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Publication numberUS7085996 B2
Publication typeGrant
Application numberUS 09/981,882
Publication dateAug 1, 2006
Filing dateOct 18, 2001
Priority dateOct 18, 2001
Fee statusPaid
Also published asUS7721199, US20030079174, US20070079011
Publication number09981882, 981882, US 7085996 B2, US 7085996B2, US-B2-7085996, US7085996 B2, US7085996B2
InventorsCharles Gordon Hooks
Original AssigneeInternational Business Corporation
Export CitationBiBTeX, EndNote, RefMan
External Links: USPTO, USPTO Assignment, Espacenet
Apparatus and method for source compression and comparison
US 7085996 B2
Abstract
An apparatus and method is disclosed that configures two files for more rapid comparison by removing blank spaces from the code of all of the lines in each of the files to be compared and also by attaching a control to the beginning of each line of code in each of the two sources prior to be compared. After blank spaces are removed and the controls attached, the two files are compared to determine additions, deletions and changes. The program continues to compare the strings of identical length until all of the strings have been compared. By comparing only strings of identical length, the program is able to compare two sources in substantially less time than by using conventional means of comparison.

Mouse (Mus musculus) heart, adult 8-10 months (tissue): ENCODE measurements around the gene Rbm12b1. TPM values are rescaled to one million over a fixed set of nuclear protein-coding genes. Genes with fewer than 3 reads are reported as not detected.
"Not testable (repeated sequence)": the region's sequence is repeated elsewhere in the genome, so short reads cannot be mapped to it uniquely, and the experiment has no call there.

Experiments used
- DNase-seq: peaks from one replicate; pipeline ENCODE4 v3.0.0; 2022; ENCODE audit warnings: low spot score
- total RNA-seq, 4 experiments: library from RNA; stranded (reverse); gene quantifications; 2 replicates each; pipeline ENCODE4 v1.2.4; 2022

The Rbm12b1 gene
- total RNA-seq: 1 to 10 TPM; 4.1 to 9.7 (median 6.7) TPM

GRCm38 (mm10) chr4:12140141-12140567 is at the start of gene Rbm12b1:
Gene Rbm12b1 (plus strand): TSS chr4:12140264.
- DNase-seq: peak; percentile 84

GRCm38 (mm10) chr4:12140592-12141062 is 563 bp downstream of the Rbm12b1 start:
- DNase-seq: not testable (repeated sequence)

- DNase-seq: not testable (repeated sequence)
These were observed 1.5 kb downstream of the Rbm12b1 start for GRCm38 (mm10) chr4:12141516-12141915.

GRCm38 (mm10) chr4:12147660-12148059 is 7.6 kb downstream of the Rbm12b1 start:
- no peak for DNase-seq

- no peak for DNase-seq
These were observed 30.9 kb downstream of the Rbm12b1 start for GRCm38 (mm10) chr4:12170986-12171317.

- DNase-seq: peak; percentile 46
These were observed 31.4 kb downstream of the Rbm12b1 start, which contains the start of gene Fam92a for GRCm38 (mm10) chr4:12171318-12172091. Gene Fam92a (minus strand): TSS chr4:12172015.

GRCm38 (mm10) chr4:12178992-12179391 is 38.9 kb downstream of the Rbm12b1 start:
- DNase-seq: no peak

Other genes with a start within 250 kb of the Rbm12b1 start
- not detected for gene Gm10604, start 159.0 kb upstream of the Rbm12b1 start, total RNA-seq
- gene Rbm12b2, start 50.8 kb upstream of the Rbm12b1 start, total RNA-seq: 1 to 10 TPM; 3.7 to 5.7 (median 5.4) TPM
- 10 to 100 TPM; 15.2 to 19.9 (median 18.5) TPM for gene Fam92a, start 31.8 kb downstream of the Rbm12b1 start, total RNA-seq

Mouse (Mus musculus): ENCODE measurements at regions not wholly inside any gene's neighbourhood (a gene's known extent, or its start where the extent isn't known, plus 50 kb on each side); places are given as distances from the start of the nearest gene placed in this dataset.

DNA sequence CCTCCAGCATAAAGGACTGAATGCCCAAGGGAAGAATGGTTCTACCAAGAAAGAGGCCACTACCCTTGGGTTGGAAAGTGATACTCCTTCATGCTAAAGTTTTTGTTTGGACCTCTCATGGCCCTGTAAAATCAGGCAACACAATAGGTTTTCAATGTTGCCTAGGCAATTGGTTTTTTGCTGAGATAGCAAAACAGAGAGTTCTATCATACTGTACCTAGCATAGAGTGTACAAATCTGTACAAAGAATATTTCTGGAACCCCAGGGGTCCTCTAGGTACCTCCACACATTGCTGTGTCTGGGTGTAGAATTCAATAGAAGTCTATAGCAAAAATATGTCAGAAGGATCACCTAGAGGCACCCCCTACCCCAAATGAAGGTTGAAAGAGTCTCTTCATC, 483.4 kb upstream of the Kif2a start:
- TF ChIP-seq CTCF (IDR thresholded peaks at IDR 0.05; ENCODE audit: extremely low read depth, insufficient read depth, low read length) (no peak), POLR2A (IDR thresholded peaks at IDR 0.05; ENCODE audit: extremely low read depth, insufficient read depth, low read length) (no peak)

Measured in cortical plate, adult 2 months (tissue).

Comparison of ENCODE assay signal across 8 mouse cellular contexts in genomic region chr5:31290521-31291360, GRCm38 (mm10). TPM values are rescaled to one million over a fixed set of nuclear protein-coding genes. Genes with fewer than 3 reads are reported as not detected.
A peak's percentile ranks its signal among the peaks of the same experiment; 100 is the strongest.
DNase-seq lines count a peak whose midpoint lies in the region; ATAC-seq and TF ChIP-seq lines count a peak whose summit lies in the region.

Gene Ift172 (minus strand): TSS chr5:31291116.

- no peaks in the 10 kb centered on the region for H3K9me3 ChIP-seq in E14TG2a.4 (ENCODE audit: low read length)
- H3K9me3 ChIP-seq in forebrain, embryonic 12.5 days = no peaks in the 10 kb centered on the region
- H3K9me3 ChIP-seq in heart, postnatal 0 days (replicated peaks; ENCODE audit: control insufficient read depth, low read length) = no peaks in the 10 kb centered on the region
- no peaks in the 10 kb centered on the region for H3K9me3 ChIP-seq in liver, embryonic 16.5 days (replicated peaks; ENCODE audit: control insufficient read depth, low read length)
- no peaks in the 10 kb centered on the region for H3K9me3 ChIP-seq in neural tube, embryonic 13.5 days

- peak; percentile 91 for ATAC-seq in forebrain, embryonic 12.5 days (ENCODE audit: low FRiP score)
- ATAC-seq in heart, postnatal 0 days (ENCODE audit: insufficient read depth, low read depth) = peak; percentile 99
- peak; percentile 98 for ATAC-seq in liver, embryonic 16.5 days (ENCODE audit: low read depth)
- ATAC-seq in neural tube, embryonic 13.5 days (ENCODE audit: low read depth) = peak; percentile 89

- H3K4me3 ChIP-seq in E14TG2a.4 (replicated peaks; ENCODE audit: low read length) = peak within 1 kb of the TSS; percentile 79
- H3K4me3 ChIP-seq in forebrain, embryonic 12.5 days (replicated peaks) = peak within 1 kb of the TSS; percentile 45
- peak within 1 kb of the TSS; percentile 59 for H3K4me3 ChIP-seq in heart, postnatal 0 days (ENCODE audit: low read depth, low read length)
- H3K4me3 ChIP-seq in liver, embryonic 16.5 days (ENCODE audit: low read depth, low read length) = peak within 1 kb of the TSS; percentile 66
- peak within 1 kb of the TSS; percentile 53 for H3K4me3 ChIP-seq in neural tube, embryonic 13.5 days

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Claims(5)
1. A computer-implemented method of compressing and comparing lines of source data from a new file and an old file comprising:
removing from each line of source data all blank spaces except for blank spaces within quotation marks;
computing the length of each line of source data;
inserting control words into each line of source data; and
comparing lines of source data in the old file to lines of source data in the new file having equal length to identify modified lines of source data;
wherein at least one control word is a pointer to another line of source data having the same length;
wherein at least one control word is the length of the line; and
wherein the control words determine the order of navigation through the lines of source data so that only lines of source data having the same length are compared.
2. The computer-implemented method of claim 1 further comprising placing each line of source data into four byte storage cells before comparing lines of source data.
3. The computer-implemented method of claim 1 wherein the step of comparing lines of source data comprises:
selecting a first line in the old file;
determining the length L of the selected first line;
comparing the selected first line in the old file to a first line in the new file;
responsive to determining that the selected line in the old file does not match the first line in the new file, navigating through the new file and comparing only lines in the new file having length L to the selected first line; and
responsive to determining that a line in the new file matches the selected first line, identifying all of the lines between the first compared line in the new file to the matched line in the new file as lines that have been added to the new file.